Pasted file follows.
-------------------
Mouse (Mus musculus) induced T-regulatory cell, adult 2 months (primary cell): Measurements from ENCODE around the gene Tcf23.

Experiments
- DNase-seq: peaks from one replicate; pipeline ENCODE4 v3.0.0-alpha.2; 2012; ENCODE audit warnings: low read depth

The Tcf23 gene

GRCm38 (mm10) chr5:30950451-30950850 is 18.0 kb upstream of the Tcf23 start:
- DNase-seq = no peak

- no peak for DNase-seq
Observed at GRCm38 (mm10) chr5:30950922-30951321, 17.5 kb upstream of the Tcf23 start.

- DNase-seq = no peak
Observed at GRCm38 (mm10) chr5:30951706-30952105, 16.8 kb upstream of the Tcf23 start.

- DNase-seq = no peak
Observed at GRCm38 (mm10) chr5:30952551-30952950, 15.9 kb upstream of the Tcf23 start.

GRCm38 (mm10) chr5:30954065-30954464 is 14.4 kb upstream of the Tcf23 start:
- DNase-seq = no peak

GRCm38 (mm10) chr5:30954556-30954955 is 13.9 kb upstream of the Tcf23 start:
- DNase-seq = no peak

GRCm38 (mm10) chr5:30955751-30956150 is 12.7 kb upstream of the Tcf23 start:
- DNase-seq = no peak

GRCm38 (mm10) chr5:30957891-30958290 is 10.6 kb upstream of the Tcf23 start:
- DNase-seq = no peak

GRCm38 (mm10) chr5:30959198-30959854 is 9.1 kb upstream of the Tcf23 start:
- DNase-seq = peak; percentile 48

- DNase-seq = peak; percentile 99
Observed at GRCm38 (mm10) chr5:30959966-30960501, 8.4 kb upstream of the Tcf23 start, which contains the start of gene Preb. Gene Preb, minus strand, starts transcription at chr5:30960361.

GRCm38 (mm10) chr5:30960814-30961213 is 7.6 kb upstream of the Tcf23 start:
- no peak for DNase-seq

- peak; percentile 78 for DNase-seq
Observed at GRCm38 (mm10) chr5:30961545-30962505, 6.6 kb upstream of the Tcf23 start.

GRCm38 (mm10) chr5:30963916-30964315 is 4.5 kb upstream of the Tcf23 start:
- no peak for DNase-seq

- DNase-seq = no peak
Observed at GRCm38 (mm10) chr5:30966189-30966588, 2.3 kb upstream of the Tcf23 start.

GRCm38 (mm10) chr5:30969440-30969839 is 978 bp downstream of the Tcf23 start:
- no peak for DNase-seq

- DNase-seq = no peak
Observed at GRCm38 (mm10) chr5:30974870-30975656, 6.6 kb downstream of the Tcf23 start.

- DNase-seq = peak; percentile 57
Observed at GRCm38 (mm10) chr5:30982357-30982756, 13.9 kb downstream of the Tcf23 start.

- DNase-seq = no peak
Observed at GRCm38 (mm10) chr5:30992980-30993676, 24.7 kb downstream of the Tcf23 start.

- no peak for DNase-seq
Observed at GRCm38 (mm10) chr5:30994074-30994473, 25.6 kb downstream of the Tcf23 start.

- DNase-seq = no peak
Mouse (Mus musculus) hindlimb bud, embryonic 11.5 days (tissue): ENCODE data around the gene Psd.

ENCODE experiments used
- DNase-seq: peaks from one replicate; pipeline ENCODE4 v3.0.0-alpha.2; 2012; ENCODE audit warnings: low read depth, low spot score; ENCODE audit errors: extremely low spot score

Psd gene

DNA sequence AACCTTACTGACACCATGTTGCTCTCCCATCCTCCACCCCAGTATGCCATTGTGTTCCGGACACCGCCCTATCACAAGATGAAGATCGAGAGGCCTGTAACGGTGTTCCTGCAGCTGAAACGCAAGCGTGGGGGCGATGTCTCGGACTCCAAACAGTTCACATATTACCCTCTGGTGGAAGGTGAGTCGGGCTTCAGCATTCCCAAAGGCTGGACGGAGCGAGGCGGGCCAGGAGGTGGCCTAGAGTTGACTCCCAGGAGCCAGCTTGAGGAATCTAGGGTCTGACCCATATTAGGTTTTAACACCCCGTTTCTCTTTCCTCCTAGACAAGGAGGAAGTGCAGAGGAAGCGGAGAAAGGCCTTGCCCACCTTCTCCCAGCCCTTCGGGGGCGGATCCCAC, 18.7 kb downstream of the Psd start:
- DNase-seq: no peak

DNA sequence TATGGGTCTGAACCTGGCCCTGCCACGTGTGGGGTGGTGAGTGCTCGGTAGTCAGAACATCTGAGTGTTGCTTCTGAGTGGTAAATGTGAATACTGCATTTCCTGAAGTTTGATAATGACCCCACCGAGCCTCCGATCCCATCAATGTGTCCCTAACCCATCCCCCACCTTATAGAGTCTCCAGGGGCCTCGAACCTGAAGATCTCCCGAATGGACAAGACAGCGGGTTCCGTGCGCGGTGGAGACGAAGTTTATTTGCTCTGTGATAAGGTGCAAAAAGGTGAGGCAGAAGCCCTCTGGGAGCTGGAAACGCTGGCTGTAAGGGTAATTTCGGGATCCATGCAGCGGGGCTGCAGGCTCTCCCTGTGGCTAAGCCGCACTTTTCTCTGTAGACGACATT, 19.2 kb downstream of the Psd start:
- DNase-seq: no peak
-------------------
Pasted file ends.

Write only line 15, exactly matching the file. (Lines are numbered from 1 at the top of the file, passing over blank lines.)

GRCm38 (mm10) chr5:30954556-30954955 is 13.9 kb upstream of the Tcf23 start: